Are the days of 0% consumer financing over for shoppers at major retailers? Now that the Federal Reserve has begun to slowly increase interest rates, 0% financing deals for big ticket items will become more costly for retailers, as the following article relates.
The Federal Reserve is pushing interest rates higher. Don’t tell that to people who have become accustomed to buying everything at 0%. Years of rock-bottom interest rates have led to a proliferation of no-interest financing offers for people looking to buy everything from cars to lawn mowers, jewelry and furniture. Manufacturers and retailers have come to lean heavily on these deals, which are an inducement for shoppers considering large or discretionary purchases.
Now, with interest rates climbing, the cost of these arrangements will rise, pinching profits at companies that derive a large chunk of their sales from shoppers who prefer to pay in bite-size pieces. Most retailers will likely absorb the higher costs to stay competitive because customers may turn elsewhere if they are asked to pony up interest charges.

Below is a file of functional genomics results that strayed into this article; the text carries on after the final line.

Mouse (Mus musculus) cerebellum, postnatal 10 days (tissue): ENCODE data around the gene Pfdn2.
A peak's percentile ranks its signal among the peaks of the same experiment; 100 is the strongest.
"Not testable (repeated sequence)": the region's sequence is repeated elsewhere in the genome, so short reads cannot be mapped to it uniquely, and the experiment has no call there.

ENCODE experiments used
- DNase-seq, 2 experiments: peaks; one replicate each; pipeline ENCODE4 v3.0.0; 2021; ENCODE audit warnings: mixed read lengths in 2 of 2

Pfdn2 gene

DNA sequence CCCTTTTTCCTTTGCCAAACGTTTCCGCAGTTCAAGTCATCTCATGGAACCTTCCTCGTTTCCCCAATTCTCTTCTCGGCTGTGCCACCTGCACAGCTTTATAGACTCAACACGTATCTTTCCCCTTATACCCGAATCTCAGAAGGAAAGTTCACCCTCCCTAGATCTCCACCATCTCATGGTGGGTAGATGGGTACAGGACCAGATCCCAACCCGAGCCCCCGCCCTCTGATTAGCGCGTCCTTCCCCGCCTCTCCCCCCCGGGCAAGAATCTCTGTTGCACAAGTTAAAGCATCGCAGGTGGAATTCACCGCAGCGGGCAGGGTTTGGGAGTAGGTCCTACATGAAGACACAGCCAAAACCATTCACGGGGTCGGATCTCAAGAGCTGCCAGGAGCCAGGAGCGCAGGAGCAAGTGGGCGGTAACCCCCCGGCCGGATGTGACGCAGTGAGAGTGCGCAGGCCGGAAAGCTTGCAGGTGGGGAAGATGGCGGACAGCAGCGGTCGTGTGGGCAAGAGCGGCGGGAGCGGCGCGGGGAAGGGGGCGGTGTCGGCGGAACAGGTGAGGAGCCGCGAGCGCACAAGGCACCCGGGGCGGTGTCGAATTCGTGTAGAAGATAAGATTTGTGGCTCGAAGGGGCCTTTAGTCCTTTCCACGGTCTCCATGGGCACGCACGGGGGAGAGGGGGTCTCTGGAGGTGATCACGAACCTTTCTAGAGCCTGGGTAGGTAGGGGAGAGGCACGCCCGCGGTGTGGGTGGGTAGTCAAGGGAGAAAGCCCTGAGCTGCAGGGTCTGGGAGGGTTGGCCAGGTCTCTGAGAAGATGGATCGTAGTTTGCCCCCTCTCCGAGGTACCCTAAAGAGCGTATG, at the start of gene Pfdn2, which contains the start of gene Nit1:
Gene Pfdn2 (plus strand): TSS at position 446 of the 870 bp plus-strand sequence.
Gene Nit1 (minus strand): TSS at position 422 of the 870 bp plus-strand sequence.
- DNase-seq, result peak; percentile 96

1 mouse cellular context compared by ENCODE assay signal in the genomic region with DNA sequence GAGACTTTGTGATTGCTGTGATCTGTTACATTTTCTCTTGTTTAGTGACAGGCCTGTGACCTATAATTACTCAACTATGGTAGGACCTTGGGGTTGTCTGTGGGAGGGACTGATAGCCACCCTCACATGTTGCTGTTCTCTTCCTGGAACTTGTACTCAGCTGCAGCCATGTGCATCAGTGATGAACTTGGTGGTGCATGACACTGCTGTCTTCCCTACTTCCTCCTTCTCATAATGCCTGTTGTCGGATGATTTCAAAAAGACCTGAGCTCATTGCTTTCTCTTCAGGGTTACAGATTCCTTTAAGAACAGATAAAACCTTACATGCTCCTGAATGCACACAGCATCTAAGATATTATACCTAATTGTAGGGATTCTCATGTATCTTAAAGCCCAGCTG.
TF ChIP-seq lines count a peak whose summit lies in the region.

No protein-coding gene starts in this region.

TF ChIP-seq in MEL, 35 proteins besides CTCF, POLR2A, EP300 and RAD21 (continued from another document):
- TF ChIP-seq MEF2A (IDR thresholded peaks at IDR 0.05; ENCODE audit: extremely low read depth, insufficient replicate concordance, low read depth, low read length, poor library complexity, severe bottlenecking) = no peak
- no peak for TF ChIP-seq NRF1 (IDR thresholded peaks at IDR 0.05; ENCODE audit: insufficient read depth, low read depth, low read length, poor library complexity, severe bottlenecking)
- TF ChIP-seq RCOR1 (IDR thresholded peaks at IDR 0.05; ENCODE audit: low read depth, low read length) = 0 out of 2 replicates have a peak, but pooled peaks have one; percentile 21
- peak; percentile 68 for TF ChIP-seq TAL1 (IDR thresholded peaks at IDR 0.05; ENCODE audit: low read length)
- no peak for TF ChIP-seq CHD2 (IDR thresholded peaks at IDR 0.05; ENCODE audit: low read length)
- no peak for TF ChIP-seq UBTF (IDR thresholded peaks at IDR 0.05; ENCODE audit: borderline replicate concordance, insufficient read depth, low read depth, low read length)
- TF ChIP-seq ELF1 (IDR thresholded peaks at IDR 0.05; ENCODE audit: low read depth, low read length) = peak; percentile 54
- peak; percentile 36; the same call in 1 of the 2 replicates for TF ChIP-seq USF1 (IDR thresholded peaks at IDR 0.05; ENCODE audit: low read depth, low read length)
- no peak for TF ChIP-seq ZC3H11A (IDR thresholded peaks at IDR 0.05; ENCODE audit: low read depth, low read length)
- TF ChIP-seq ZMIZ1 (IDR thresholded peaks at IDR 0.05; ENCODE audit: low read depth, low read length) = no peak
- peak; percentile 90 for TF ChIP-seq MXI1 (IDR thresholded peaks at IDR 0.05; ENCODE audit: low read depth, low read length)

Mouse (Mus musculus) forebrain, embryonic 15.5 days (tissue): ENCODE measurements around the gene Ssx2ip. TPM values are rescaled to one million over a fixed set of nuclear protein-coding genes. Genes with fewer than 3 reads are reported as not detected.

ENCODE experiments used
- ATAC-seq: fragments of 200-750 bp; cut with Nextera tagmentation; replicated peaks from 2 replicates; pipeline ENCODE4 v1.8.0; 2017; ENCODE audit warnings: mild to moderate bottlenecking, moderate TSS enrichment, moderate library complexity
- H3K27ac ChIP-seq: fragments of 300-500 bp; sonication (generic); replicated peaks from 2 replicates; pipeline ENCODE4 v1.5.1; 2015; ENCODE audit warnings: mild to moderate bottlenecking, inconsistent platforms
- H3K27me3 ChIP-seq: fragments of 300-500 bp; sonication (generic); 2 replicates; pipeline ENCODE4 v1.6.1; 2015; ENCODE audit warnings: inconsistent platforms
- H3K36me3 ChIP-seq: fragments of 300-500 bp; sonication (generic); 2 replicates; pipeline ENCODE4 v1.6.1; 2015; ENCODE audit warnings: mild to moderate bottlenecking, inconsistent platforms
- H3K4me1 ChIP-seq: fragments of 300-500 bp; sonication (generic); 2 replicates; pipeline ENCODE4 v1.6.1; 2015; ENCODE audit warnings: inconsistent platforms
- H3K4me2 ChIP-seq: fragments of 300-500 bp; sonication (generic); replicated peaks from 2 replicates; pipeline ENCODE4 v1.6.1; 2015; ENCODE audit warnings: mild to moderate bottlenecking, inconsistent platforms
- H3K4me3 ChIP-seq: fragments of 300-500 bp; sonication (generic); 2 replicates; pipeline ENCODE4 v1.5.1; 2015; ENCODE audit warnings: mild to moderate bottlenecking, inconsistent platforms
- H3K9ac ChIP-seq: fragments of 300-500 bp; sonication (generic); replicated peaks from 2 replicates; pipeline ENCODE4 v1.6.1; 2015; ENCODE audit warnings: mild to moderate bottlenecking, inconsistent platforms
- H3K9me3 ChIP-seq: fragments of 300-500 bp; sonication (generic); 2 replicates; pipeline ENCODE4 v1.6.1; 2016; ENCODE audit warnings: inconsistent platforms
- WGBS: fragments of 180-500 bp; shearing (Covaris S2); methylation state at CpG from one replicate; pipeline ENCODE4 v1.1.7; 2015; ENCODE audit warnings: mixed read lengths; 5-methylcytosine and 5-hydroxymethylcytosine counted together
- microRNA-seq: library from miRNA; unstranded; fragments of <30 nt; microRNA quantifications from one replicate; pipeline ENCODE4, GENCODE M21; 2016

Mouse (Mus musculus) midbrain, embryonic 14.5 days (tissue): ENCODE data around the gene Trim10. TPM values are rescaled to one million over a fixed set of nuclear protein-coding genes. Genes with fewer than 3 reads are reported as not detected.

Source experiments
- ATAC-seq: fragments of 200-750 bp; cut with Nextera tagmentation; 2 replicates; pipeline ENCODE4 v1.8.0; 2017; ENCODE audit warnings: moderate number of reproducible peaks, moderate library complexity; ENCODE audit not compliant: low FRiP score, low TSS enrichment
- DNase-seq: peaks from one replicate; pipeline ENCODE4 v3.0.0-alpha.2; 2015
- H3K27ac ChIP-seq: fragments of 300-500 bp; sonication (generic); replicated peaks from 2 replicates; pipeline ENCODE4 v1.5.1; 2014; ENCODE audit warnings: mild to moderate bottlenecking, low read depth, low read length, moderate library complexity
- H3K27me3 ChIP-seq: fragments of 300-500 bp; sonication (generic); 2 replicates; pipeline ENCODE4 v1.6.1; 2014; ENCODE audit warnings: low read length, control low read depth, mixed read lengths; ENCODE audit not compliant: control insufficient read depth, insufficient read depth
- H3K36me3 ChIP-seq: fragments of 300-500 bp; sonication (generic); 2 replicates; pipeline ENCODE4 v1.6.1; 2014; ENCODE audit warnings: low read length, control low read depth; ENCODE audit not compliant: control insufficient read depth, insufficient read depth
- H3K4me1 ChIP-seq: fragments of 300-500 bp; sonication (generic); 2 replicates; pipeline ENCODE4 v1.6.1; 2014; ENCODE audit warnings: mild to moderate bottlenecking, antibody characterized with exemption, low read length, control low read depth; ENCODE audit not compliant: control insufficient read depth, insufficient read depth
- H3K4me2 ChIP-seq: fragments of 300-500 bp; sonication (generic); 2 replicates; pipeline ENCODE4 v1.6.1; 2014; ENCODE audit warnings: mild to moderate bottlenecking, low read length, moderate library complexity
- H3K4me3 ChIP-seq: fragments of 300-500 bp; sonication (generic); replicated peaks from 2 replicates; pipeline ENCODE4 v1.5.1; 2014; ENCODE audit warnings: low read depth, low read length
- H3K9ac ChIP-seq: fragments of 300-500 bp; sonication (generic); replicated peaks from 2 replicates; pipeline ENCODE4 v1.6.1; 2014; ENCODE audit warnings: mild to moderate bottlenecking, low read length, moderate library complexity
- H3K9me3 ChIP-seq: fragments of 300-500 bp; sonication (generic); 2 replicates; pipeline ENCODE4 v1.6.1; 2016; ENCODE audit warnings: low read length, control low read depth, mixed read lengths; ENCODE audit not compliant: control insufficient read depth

Although they acknowledge that rising interest rates will increase their costs, many retailers are hoping the Fed’s rate increase is a sign of an improving economy, which should help their sales grow. Consumers, meanwhile, can be very sensitive to changes in interest rates. Patrick Williams, senior director of marketing at Jacuzzi Group Worldwide, a Chino Hills, Calif., maker of hot tubs and other bath products, says his company has in the past experimented with 1.99% and 2.99% financing offers, with mixed results. “Consumers have become conditioned to seek out 0% financing,” he says.
There’s no free lunch supposedly, although consumers have become accustomed to just that with zero interest rate deals on big tickets items at their favorite retailers. Although market interest rates are still at very low levels, already sales-hungry merchants will be hard pressed to scrap the zero interest rate offers. Auto makers and their dealers find themselves in a similar quandary when giving rebates or low interest rate deals to car buyers. At some point, merchants can only absorb so much cost. But don’t expect zero interest rate deals to disappear—competitive forces and deal-savvy consumers won’t allow that for now.
Overview by Raymond Pucci, Associate Director, Research Service at Mercator Advisory Group
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